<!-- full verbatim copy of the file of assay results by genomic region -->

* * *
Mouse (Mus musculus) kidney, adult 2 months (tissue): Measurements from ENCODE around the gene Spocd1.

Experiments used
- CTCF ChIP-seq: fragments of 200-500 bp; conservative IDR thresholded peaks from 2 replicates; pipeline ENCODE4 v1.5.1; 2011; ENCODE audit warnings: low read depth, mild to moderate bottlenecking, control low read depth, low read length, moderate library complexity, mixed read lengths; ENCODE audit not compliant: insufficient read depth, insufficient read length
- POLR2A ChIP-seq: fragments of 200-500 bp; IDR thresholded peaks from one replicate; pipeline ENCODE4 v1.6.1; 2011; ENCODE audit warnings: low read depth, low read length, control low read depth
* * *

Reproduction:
Mouse (Mus musculus) kidney, adult 2 months (tissue): Measurements from ENCODE around the gene Spocd1.

Experiments used
- CTCF ChIP-seq: fragments of 200-500 bp; conservative IDR thresholded peaks from 2 replicates; pipeline ENCODE4 v1.5.1; 2011; ENCODE audit warnings: low read depth, mild to moderate bottlenecking, control low read depth, low read length, moderate library complexity, mixed read lengths; ENCODE audit not compliant: insufficient read depth, insufficient read length
- POLR2A ChIP-seq: fragments of 200-500 bp; IDR thresholded peaks from one replicate; pipeline ENCODE4 v1.6.1; 2011; ENCODE audit warnings: low read depth, low read length, control low read depth